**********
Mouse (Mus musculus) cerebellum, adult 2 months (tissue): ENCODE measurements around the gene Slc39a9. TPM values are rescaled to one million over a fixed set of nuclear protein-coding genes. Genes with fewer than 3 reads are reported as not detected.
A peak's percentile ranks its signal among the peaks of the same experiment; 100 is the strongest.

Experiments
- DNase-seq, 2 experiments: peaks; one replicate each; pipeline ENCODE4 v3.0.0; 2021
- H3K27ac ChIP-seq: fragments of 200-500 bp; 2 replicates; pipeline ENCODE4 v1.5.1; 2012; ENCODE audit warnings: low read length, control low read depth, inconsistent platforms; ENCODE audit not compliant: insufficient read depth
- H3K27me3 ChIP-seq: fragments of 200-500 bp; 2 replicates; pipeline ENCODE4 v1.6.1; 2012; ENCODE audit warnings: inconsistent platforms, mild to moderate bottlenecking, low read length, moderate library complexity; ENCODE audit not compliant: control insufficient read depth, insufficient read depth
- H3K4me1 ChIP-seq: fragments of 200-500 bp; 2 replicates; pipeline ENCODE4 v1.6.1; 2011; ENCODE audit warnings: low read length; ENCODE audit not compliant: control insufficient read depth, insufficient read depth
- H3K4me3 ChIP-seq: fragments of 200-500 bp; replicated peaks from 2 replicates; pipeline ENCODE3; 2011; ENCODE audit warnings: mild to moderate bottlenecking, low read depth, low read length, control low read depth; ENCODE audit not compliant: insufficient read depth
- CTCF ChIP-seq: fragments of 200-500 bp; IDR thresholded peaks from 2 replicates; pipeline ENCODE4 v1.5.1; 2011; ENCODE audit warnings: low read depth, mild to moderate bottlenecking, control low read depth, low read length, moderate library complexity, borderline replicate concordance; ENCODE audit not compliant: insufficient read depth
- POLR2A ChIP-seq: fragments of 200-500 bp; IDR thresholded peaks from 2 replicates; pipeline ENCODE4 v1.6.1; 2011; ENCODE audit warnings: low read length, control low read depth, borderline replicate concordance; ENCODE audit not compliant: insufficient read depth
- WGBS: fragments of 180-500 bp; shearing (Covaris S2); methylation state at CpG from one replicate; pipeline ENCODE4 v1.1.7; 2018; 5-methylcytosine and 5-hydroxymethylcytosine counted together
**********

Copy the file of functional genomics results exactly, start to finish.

Mouse (Mus musculus) cerebellum, adult 2 months (tissue): ENCODE measurements around the gene Slc39a9. TPM values are rescaled to one million over a fixed set of nuclear protein-coding genes. Genes with fewer than 3 reads are reported as not detected.
A peak's percentile ranks its signal among the peaks of the same experiment; 100 is the strongest.

Experiments
- DNase-seq, 2 experiments: peaks; one replicate each; pipeline ENCODE4 v3.0.0; 2021
- H3K27ac ChIP-seq: fragments of 200-500 bp; 2 replicates; pipeline ENCODE4 v1.5.1; 2012; ENCODE audit warnings: low read length, control low read depth, inconsistent platforms; ENCODE audit not compliant: insufficient read depth
- H3K27me3 ChIP-seq: fragments of 200-500 bp; 2 replicates; pipeline ENCODE4 v1.6.1; 2012; ENCODE audit warnings: inconsistent platforms, mild to moderate bottlenecking, low read length, moderate library complexity; ENCODE audit not compliant: control insufficient read depth, insufficient read depth
- H3K4me1 ChIP-seq: fragments of 200-500 bp; 2 replicates; pipeline ENCODE4 v1.6.1; 2011; ENCODE audit warnings: low read length; ENCODE audit not compliant: control insufficient read depth, insufficient read depth
- H3K4me3 ChIP-seq: fragments of 200-500 bp; replicated peaks from 2 replicates; pipeline ENCODE3; 2011; ENCODE audit warnings: mild to moderate bottlenecking, low read depth, low read length, control low read depth; ENCODE audit not compliant: insufficient read depth
- CTCF ChIP-seq: fragments of 200-500 bp; IDR thresholded peaks from 2 replicates; pipeline ENCODE4 v1.5.1; 2011; ENCODE audit warnings: low read depth, mild to moderate bottlenecking, control low read depth, low read length, moderate library complexity, borderline replicate concordance; ENCODE audit not compliant: insufficient read depth
- POLR2A ChIP-seq: fragments of 200-500 bp; IDR thresholded peaks from 2 replicates; pipeline ENCODE4 v1.6.1; 2011; ENCODE audit warnings: low read length, control low read depth, borderline replicate concordance; ENCODE audit not compliant: insufficient read depth
- WGBS: fragments of 180-500 bp; shearing (Covaris S2); methylation state at CpG from one replicate; pipeline ENCODE4 v1.1.7; 2018; 5-methylcytosine and 5-hydroxymethylcytosine counted together